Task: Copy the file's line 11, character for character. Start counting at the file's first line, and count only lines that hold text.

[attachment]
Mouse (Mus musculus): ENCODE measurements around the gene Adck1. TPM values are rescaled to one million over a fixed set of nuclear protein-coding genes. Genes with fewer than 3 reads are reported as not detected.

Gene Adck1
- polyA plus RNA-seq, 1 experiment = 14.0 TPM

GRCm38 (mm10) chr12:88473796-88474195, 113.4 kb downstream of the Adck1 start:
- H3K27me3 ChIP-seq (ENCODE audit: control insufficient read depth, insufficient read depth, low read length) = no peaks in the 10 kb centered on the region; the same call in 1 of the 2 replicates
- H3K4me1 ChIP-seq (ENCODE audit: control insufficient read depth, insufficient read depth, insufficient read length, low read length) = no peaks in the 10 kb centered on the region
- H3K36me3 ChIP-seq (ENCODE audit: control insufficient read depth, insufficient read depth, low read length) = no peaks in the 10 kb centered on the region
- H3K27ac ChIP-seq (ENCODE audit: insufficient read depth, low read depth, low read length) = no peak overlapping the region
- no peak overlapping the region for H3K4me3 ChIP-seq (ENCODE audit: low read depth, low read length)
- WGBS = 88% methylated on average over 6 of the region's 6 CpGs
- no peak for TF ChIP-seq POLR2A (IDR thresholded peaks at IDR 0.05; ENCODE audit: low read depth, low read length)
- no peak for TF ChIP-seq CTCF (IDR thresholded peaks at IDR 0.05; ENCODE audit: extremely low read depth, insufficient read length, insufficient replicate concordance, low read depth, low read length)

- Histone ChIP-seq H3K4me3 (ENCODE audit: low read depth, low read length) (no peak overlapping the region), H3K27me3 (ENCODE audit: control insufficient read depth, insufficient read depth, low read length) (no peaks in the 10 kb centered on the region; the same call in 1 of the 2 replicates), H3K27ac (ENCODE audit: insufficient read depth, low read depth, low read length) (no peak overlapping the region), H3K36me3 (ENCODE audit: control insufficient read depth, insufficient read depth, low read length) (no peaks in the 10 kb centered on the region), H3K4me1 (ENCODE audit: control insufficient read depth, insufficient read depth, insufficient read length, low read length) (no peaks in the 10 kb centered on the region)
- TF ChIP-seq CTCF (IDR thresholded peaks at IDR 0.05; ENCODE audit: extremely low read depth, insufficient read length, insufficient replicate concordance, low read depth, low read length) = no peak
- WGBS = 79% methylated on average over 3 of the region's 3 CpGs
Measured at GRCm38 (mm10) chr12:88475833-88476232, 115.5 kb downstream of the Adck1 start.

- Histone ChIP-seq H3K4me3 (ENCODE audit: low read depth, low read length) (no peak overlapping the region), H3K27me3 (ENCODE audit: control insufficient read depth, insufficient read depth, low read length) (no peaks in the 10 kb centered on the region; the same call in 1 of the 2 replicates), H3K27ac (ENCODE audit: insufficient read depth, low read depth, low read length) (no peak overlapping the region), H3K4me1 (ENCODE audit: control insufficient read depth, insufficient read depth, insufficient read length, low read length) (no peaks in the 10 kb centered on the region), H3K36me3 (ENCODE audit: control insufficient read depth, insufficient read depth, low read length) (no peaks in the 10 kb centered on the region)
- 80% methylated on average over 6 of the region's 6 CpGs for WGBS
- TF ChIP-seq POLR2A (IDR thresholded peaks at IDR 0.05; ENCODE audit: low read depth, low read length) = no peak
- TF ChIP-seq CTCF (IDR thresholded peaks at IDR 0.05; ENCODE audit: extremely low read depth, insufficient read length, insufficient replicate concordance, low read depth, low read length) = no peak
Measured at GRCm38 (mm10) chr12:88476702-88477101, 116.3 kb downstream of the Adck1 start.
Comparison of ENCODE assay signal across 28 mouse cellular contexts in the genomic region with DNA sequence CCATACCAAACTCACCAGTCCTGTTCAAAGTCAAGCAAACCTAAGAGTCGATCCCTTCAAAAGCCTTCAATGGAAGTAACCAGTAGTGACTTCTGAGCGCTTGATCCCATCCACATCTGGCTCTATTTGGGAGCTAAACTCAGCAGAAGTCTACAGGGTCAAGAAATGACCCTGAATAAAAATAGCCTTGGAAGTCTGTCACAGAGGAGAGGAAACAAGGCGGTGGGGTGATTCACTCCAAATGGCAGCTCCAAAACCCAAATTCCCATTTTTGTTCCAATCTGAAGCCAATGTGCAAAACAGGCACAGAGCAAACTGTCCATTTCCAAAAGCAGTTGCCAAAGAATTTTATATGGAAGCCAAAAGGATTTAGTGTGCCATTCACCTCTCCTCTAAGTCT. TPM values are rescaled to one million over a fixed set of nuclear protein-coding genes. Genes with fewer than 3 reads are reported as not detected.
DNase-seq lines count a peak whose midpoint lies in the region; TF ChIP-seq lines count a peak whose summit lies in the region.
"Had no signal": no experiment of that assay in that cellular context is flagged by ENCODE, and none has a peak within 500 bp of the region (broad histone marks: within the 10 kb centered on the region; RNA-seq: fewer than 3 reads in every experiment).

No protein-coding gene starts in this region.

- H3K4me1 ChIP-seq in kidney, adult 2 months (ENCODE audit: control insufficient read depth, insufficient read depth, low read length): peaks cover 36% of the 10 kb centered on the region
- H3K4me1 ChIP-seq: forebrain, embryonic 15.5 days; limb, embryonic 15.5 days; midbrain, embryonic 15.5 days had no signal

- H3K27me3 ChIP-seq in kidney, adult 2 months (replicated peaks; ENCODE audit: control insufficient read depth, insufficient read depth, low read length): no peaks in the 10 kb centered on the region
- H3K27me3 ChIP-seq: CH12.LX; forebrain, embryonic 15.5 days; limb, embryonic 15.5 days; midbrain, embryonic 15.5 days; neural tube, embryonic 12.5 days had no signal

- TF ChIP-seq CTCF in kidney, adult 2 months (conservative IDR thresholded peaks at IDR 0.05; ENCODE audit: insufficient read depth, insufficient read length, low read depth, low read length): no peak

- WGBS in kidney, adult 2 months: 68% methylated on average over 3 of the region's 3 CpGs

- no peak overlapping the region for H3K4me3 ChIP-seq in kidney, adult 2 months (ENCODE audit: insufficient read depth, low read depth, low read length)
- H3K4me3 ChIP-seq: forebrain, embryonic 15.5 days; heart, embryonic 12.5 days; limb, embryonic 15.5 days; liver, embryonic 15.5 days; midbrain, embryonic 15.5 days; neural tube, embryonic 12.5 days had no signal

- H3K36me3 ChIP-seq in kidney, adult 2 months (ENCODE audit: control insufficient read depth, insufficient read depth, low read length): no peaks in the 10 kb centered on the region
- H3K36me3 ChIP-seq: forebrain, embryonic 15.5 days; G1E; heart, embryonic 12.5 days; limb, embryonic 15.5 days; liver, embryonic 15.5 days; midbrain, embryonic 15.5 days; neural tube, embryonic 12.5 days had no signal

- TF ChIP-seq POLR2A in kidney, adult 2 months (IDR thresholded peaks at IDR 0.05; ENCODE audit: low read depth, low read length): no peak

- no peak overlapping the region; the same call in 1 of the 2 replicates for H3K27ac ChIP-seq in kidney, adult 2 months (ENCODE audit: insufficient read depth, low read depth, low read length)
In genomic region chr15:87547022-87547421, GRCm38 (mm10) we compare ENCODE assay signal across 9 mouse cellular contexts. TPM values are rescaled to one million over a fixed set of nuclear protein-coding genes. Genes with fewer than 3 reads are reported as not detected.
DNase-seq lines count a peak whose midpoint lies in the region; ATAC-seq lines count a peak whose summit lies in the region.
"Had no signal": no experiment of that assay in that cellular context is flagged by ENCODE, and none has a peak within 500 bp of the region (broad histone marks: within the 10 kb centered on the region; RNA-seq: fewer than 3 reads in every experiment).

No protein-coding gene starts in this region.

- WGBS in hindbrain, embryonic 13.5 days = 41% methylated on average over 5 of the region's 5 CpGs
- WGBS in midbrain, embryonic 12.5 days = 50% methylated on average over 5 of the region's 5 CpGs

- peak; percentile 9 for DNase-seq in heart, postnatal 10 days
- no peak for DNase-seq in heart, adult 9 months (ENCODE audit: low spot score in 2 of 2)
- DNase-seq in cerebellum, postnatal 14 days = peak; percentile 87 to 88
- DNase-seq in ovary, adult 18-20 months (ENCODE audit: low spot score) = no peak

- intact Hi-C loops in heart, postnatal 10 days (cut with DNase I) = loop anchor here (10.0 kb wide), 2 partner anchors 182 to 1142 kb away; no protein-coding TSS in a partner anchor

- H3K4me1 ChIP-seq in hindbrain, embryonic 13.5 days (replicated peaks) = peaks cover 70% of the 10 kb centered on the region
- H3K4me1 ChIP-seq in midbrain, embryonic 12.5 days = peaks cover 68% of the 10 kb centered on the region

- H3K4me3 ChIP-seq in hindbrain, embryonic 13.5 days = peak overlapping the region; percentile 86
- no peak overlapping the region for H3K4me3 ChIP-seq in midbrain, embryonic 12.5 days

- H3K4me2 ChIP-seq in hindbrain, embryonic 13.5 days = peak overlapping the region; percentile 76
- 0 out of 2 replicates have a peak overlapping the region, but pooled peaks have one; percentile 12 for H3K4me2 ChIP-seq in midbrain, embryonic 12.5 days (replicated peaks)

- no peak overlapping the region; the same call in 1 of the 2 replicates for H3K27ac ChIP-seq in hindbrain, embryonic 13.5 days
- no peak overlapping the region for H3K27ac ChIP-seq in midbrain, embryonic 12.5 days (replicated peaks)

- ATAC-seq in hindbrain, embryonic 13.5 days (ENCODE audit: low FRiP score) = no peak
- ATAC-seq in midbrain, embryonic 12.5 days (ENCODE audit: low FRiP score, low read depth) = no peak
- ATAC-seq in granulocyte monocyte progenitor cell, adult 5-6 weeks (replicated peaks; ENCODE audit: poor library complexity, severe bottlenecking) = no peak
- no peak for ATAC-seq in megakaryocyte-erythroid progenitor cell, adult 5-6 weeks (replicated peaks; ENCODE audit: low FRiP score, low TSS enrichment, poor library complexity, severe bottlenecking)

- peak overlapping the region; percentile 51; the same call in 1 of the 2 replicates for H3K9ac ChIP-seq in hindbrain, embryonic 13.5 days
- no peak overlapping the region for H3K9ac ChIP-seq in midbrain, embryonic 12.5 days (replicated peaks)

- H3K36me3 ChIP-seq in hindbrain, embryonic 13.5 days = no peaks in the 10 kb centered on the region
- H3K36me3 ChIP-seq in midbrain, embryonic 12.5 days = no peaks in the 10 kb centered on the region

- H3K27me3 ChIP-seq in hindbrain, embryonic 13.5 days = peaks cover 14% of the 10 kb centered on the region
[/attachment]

- no peak for TF ChIP-seq POLR2A (IDR thresholded peaks at IDR 0.05; ENCODE audit: low read depth, low read length)